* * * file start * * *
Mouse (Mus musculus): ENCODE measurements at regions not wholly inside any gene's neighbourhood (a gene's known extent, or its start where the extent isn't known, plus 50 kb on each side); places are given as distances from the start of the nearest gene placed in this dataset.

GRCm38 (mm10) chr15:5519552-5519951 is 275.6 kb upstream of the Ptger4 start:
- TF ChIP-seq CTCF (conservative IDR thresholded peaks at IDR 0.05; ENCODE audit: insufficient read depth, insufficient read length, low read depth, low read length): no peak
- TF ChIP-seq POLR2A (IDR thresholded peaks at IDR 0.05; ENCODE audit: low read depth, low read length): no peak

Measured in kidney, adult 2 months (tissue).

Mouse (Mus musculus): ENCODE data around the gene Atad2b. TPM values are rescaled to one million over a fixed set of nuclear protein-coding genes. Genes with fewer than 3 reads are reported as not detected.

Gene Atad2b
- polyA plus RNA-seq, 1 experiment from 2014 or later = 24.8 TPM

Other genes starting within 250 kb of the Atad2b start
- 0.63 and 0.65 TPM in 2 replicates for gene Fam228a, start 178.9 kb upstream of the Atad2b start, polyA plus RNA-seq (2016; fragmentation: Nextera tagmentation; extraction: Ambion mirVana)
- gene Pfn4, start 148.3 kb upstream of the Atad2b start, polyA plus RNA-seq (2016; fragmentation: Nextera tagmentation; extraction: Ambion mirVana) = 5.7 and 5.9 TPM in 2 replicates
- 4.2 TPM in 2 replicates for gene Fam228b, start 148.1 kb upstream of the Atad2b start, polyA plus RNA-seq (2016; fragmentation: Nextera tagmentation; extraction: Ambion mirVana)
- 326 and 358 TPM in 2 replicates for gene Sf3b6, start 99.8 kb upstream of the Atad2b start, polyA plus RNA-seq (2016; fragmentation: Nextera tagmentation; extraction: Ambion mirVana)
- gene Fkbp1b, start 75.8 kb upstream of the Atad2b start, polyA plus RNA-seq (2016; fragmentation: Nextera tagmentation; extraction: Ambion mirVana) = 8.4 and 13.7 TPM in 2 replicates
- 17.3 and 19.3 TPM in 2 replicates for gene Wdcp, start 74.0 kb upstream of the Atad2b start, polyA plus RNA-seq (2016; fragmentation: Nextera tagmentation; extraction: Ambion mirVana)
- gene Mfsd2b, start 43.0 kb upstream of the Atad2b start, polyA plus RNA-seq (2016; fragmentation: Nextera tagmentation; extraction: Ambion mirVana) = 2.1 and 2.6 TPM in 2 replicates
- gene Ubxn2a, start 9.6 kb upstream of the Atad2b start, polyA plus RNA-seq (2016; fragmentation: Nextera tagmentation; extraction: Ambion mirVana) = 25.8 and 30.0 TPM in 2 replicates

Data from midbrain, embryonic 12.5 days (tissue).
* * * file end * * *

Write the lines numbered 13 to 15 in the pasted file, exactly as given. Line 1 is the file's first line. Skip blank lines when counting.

- 326 and 358 TPM in 2 replicates for gene Sf3b6, start 99.8 kb upstream of the Atad2b start, polyA plus RNA-seq (2016; fragmentation: Nextera tagmentation; extraction: Ambion mirVana)
- gene Fkbp1b, start 75.8 kb upstream of the Atad2b start, polyA plus RNA-seq (2016; fragmentation: Nextera tagmentation; extraction: Ambion mirVana) = 8.4 and 13.7 TPM in 2 replicates
- 17.3 and 19.3 TPM in 2 replicates for gene Wdcp, start 74.0 kb upstream of the Atad2b start, polyA plus RNA-seq (2016; fragmentation: Nextera tagmentation; extraction: Ambion mirVana)